10 essential films from the Iranian New Wave
(Credit: Kanoon)

31 years of ‘Close-Up’: Abbas Kiarostami’s investigation of transgressive cinephilia


In the total darkness, poetry is still there, and it is there for you.” – Abbas Kiarostami

When it comes to one of the most accomplished filmmakers of all time, it is undoubtedly a very difficult task to select one single work as the magnum opus. Over the course of his illustrious career, Iranian New Wave maestro Abbas Kiarostami has created multiple masterpieces like Where is the Friend’s House? and The Taste of Cherry, which continue to be ranked as some of the best films ever made. However, Kiarostami’s 1990 work Close-Up is arguably the most influential addition to his filmography because of its unique narrative style and the unforgettable experiments with fiction and reality. His other films have conducted similar experiments without managing to replicate the universal appeal and the unabashed pathos of Close-Up. Three decades have flown by since it was first released but it still remains one of the greatest cinematic studies of human nature and cinema itself.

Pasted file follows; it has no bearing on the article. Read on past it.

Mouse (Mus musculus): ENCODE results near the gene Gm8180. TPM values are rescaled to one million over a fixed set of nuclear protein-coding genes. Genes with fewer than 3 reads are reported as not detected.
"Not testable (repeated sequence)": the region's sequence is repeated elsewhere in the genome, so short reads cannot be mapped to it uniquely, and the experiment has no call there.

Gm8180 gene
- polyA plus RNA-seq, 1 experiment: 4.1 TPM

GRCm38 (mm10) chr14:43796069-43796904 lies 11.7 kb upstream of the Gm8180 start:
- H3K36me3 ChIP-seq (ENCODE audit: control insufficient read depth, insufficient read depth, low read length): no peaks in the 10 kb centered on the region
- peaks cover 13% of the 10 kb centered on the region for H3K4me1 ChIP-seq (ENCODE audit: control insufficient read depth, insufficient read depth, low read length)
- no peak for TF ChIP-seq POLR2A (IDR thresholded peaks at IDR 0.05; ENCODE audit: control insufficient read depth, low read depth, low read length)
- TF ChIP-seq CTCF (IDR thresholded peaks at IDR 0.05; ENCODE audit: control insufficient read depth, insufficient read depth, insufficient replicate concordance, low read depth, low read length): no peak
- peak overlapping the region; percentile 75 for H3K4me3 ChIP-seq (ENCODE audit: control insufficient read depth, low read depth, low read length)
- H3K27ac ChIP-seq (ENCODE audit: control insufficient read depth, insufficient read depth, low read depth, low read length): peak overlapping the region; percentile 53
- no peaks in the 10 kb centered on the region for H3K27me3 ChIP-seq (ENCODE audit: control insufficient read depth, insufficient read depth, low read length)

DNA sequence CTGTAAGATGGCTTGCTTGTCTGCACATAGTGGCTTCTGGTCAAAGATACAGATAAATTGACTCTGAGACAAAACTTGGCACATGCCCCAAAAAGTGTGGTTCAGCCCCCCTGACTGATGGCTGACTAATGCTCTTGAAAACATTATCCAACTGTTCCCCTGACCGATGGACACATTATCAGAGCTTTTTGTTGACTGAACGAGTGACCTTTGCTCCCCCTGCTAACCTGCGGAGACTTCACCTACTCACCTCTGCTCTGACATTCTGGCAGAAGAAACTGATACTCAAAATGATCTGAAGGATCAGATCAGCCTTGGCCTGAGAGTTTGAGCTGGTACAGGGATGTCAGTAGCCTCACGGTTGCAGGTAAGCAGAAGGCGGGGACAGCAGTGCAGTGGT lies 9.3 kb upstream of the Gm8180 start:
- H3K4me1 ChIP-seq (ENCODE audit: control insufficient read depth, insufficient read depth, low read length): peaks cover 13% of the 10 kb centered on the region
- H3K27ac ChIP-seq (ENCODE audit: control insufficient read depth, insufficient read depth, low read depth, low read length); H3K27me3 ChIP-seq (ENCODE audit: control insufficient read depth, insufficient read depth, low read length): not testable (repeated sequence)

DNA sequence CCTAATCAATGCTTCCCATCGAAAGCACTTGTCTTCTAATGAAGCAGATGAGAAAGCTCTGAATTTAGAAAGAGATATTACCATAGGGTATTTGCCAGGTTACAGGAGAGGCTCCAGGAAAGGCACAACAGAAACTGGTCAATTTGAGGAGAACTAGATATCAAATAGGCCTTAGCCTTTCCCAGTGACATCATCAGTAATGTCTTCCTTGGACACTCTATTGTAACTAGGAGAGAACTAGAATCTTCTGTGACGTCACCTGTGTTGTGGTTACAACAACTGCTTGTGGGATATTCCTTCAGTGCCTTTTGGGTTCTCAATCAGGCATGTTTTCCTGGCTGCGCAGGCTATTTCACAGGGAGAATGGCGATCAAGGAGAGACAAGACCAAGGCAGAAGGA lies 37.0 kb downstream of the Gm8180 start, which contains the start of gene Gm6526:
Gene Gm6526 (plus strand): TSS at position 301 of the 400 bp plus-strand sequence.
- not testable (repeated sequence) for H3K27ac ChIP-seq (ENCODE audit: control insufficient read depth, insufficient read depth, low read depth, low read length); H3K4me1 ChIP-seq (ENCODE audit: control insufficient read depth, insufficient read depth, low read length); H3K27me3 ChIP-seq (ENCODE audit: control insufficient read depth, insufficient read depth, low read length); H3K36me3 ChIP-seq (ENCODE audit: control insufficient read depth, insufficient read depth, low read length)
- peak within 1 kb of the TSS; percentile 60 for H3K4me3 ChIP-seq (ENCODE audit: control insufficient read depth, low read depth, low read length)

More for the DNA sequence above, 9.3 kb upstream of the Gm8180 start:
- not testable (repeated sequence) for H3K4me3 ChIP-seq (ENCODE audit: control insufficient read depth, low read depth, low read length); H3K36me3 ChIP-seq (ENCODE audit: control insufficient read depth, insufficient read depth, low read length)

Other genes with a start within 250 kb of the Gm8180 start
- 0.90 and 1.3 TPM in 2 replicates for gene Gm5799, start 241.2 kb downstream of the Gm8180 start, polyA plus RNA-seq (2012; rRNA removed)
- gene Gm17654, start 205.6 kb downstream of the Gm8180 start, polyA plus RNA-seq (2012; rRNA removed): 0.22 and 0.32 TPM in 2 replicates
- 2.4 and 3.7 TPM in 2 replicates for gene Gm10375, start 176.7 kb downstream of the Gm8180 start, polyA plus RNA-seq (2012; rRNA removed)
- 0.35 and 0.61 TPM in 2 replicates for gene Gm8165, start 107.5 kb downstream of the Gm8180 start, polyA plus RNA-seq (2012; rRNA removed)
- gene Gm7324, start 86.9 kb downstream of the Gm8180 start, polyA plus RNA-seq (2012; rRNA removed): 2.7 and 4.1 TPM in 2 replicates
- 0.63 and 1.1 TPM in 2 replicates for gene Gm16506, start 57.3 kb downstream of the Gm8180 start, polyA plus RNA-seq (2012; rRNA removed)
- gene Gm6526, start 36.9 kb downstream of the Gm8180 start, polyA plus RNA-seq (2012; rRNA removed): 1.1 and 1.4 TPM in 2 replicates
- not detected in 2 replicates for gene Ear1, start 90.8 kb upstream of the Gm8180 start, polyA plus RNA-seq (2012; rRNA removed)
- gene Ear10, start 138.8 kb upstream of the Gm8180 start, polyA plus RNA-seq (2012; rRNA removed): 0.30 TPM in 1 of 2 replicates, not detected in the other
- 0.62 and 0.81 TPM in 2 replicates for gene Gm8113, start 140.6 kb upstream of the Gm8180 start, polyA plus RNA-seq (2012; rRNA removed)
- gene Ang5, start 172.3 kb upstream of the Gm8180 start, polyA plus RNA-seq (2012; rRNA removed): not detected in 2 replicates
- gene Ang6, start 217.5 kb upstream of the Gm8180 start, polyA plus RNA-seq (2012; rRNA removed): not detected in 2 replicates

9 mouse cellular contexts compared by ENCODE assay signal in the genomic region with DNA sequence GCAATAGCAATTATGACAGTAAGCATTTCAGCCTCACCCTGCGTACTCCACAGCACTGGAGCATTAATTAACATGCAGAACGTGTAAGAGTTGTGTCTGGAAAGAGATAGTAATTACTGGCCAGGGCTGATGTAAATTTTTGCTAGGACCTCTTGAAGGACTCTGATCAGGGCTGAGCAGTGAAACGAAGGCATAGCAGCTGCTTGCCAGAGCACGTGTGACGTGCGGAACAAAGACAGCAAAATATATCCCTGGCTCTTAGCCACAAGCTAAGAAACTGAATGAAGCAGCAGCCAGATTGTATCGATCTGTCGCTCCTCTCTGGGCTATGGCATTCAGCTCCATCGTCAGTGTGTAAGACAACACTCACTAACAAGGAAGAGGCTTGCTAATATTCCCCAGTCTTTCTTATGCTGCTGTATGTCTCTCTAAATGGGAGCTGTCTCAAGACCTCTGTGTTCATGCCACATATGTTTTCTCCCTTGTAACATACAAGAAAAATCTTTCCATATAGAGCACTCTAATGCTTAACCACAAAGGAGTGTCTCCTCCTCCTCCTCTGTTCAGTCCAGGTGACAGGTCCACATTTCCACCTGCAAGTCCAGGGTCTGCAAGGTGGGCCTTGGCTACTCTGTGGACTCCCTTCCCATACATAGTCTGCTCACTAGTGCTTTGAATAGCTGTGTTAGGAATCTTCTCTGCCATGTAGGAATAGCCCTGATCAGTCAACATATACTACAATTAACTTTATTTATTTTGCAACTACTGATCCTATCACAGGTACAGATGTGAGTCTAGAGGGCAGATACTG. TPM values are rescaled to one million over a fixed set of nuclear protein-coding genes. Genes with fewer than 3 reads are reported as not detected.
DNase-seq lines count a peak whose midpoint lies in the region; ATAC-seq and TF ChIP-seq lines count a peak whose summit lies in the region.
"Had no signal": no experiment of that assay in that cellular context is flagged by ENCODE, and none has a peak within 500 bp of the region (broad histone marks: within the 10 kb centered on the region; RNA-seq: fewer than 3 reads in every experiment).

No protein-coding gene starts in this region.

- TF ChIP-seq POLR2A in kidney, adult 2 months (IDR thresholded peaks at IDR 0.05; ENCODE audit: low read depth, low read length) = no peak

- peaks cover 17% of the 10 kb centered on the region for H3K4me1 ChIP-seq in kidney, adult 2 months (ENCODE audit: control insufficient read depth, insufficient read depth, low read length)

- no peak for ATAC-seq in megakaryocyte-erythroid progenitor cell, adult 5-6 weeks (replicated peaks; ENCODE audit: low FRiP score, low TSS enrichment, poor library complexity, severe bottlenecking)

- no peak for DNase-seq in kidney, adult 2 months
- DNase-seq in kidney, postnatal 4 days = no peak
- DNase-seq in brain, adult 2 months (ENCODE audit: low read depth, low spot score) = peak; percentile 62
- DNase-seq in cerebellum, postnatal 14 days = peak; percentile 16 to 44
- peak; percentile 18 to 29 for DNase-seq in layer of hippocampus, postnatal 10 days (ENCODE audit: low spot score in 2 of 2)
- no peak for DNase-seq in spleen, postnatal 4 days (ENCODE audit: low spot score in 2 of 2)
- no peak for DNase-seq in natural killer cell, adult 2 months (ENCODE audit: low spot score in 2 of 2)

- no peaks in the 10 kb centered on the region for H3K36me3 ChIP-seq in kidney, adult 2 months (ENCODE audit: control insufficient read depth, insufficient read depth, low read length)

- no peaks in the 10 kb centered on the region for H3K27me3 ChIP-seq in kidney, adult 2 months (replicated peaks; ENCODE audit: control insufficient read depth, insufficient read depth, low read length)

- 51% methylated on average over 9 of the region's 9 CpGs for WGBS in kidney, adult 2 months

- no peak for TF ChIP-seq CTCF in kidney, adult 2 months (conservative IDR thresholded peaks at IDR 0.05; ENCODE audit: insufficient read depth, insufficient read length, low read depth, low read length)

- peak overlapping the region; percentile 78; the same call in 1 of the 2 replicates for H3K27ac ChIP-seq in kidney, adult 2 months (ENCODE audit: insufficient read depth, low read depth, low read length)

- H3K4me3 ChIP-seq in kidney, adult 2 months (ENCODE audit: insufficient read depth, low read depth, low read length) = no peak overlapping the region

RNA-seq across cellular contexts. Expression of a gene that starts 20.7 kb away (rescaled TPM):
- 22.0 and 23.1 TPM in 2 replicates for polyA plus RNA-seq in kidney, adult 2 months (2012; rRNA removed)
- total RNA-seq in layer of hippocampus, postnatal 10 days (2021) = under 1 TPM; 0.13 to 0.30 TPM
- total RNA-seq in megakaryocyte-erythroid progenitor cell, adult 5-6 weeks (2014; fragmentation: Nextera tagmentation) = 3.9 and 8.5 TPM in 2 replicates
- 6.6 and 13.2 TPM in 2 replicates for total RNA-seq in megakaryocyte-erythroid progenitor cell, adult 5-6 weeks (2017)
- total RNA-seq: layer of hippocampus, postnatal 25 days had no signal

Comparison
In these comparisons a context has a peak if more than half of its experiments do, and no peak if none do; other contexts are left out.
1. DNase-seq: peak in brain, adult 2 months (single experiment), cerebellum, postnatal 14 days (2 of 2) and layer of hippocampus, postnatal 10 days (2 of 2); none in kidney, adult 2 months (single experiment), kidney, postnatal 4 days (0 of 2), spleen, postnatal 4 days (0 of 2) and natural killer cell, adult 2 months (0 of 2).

Based on actual events that took place in Tehran during the late ’80s, Close-Up is a trenchant look at the social conditions prevalent in a post-revolution Iran. More importantly, it is the story of one man who would probably have remained silenced by history if Kiarostami had not read Hassan Farazmand’s article about Hossain Sabzian in Sorush. At the time, Kiarostami was already working on a project called Pocket Money but Sabzian’s account affected him so much that he started seeing him in his dreams. Immediately pivoting from the pre-production preparations of Pocket Money and committing to Sabzian’s special story, Kiarostami acquired the necessary permissions to film his courtroom trial and convinced the people involved in the case to re-enact the incidents for the camera. Due to this indistinguishable distortion of fact and fiction, Close-Up is often placed under the oxymoronic category of “docufiction” but Kiarostami transcends the limitations of genre and claws at another kind of truth. Close-Up’s dialectics are radically different because it does not present didactic revelations. Instead, it focuses on exposing the flawed nature of an epistemological tunnel-vision by oscillating between the separate domains of the legal and the moral.